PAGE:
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Health Indicator Report of Fine Particulate Matter (PM2.5) in Outdoor Air

Particulate matter (PM) is a mixture of solid particles such as dust, ash, smoke and droplets in the air. PM can be emitted directly from a source (e.g., smoke stacks, tail pipes or construction sites) or can form in the atmosphere from chemicals emitted by power plants, industries and cars. Fine particles -- 2.5 microns in diameter or less (PM2.5) -- are of greatest health concern since they can be breathed deep into the respiratory tract. Exposure to these particles can lead to asthma attacks, coughing, shortness of breath, bronchitis, lung cancer, and premature death.


Exceedances displayed are only for counties with PM 2.5 monitors.

Data Source

U.S. Environmental Protection Agency (EPA)


Percent of days (and number of person-days) in which the average concentration of fine particulate matter exceeds the regulatory standard at a monitoring point. Fine particulate matter is defined as particles that are 2.5 microns in diameter or less (PM2.5).


Number of days in a year in which the PM2.5 concentration at a monitor exceeded the National Ambient Air Quality Standard of 35 micrograms per cubic meter, averaged over 24 hours; or number of person-days, which is the product of the percent of days with a PM2.5 exceedance, times the population of the geographic area (county) represented by a monitor or model result, times 365 days.


For percent of days: number of days in a year

How Are We Doing?

New Jersey's Particulate Monitoring Network consists of 21 PM2.5 monitoring sites, 2 PM10 monitoring sites, and 3 sites where smoke shade is monitored. A third PM10 monitoring site at Trenton was discontinued in March 2011 due to many years of low concentrations. Air quality in New Jersey has been improving. More stringent federal health-based standards for fine particulates, promulgated in 1997, require states to do more to protect human health. New Jersey's air monitoring program evaluates hourly air quality readings using the Air Quality Index (AQI). The AQI uses five of the six pollutants for which there are national health-based standards (ground-level ozone, particulates, carbon monoxide, nitrogen dioxide, sulfur dioxide) and compares the composite pollutant levels to the federal standards in order to assign an air quality rating such as "good"or "unhealthy". In 2016, the annual mean concentrations of PM2.5 ranged from 6.0 ug/m3 at the Morris County monitoring site to 10.3 ug/m3 at the Union County monitoring site. No sites were in violation of either the newer annual standard of 12.0 ug/m3 or the older 15.0 ug/m3 standard. On December 14, 2012, the EPA promulgated a revised annual standard of 12.0 ug/m3, down from 15.0 ug/m3, that was published as a final rule in the Federal Register on January 15, 2013. The new standard took effect on March 18, 2013. The 24-hour standard was unchanged and remains at 35 ug/m3.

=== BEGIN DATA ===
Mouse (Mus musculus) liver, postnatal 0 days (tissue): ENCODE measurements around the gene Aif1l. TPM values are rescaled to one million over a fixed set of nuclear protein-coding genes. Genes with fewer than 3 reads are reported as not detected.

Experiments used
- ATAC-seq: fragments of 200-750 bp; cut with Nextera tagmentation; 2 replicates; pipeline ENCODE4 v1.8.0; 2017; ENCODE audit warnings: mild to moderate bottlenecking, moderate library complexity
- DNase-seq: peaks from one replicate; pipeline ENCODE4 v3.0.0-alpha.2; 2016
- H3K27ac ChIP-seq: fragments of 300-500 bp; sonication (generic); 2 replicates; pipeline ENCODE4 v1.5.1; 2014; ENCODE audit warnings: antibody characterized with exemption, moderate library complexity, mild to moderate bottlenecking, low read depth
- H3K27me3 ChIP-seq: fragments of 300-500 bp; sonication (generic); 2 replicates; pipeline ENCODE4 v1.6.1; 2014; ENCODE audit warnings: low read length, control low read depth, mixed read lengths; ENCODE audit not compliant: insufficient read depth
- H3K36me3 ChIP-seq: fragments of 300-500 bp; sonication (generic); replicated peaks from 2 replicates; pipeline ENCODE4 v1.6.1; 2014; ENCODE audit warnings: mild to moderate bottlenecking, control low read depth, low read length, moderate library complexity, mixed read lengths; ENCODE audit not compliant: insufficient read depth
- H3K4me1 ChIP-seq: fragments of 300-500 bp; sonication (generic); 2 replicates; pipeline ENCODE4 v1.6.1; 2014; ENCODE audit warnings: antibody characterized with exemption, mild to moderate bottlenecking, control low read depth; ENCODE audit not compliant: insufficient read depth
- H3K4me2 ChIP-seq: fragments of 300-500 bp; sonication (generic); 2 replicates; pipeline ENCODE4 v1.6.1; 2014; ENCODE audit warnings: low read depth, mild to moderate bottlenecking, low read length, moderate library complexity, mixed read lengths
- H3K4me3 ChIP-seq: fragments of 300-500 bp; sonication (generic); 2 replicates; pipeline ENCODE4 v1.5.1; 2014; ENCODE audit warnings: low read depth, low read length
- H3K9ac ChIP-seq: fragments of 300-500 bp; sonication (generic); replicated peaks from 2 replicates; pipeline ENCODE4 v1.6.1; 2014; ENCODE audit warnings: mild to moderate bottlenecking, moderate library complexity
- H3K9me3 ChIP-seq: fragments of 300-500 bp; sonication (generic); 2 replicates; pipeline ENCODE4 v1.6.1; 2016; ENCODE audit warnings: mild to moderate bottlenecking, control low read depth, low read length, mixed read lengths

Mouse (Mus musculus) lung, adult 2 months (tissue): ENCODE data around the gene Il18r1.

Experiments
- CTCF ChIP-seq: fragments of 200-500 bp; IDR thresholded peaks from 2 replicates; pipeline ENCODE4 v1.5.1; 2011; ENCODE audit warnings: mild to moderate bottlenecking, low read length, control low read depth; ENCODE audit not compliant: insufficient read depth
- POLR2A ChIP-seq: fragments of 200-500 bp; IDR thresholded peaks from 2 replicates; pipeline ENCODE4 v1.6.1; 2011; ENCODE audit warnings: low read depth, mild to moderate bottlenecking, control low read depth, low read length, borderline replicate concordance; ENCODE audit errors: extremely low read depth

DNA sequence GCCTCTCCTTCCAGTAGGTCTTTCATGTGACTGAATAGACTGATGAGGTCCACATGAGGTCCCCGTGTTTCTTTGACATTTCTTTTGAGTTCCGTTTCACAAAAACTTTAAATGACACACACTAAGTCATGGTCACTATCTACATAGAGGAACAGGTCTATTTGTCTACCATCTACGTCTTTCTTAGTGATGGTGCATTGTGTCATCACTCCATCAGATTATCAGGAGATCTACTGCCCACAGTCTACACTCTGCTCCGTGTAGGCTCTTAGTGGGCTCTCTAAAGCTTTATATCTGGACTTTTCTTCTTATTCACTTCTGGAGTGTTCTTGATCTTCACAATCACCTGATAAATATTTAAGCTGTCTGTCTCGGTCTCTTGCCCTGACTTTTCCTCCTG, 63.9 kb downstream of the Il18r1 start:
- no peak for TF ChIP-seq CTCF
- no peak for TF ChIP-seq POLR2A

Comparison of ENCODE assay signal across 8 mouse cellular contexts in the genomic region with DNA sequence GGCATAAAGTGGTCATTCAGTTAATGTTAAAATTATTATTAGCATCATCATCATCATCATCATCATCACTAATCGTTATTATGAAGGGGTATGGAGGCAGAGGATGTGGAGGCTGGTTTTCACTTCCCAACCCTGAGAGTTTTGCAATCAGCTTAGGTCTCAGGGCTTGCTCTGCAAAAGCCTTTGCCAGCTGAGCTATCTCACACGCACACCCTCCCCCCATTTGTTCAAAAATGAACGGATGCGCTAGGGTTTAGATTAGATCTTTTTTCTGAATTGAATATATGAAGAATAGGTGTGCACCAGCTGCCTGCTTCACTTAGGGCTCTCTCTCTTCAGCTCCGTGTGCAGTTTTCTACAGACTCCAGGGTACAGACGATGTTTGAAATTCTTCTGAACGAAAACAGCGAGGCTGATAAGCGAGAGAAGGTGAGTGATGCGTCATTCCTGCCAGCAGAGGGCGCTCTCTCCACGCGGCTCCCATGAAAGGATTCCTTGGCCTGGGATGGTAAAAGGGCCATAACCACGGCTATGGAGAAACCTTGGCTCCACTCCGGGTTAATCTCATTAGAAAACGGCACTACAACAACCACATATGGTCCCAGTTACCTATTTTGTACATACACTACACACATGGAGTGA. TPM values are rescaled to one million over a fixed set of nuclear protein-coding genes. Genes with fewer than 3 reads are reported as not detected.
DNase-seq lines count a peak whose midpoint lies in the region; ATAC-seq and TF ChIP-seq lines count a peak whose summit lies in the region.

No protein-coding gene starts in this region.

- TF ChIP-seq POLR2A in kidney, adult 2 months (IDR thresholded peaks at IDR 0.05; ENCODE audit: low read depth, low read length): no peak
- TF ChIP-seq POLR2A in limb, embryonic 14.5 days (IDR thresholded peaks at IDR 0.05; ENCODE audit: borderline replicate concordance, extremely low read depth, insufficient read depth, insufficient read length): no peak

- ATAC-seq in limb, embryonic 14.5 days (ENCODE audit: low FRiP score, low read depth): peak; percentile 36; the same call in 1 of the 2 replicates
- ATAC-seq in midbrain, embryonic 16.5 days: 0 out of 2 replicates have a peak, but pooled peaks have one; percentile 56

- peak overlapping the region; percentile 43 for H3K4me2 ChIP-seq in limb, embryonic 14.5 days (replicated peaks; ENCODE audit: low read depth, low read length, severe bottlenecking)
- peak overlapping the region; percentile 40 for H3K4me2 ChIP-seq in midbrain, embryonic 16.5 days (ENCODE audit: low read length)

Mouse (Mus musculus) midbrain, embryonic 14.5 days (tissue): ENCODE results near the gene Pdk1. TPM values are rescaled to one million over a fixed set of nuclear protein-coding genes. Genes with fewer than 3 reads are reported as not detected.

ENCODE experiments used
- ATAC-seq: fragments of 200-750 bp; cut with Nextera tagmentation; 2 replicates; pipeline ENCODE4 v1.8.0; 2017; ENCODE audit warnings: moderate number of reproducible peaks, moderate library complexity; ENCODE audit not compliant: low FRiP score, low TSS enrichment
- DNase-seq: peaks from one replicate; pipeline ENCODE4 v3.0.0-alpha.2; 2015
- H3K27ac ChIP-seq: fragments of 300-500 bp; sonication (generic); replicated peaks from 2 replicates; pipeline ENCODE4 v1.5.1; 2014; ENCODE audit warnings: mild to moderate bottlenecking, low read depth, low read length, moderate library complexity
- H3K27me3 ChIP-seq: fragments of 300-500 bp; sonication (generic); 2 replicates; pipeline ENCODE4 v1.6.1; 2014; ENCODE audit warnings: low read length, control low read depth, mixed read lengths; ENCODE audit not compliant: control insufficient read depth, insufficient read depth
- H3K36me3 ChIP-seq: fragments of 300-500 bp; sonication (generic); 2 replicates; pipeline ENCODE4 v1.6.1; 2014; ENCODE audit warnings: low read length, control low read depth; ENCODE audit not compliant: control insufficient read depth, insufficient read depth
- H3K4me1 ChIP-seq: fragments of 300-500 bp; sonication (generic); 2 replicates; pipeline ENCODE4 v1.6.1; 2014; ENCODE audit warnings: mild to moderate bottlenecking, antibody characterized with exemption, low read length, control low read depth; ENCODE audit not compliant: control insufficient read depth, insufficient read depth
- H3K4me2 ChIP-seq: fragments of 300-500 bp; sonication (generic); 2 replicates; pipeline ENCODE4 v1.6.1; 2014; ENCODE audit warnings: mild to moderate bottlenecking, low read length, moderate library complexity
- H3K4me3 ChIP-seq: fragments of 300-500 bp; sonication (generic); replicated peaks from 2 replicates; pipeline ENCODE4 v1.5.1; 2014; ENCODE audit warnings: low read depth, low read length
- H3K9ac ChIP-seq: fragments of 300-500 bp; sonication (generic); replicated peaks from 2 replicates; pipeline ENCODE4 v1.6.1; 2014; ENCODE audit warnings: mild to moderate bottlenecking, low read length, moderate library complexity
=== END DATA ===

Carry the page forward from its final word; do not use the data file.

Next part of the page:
What Is Being Done?

New Jersey has put added emphasis on controlling emissions from diesel engines due to the severe adverse health effects associated with exposure to the components of diesel particles. Success story: Recommendations for Reducing Smog Throughout NJ and Beyond [] Success story: Air Quality and Asthma in NJ Children [] Success story: Collaborating to Diminish Smog and Improve Health in NJ []

Available Services

The NJDEP's Bureau of Air Monitoring measures air pollution levels in New Jersey around the clock and compare them to national health standards. Updates and forecasts are sent to the wire services and other media, and health advisories are also issued when air pollution reaches unhealthful levels. The NJDEP's Bureau of Air Monitoring web site contains information on current air quality as well as historic trends. The web site is: [] The USEPA compiles air quality data from around the country and presents it to the public on the following web site: [] The NJDEP will notify interested people and organizations via e-mail when unhealthy air quality is forecast. To sign up for this service, send an e-mail message to with one line in the message body (not in the subject): subscribe airadvisory. You will get two messages in reply; copy the authorization line from the "Confirmation" message and send it as the only line in your message, back to Throughout the year, as part of the nightly news, New Jersey Network TV broadcasts a map showing the next day's air quality forecast for the different regions of the state. Check your TV listings for channel information.
Page Content Updated On 05/09/2019, Published on 05/09/2019
The information provided above is from the Department of Health's NJSHAD web site ( The information published on this website may be reproduced without permission. Please use the following citation: " Retrieved Tue, 10 December 2019 20:20:07 from Department of Health, New Jersey State Health Assessment Data Web site: ".

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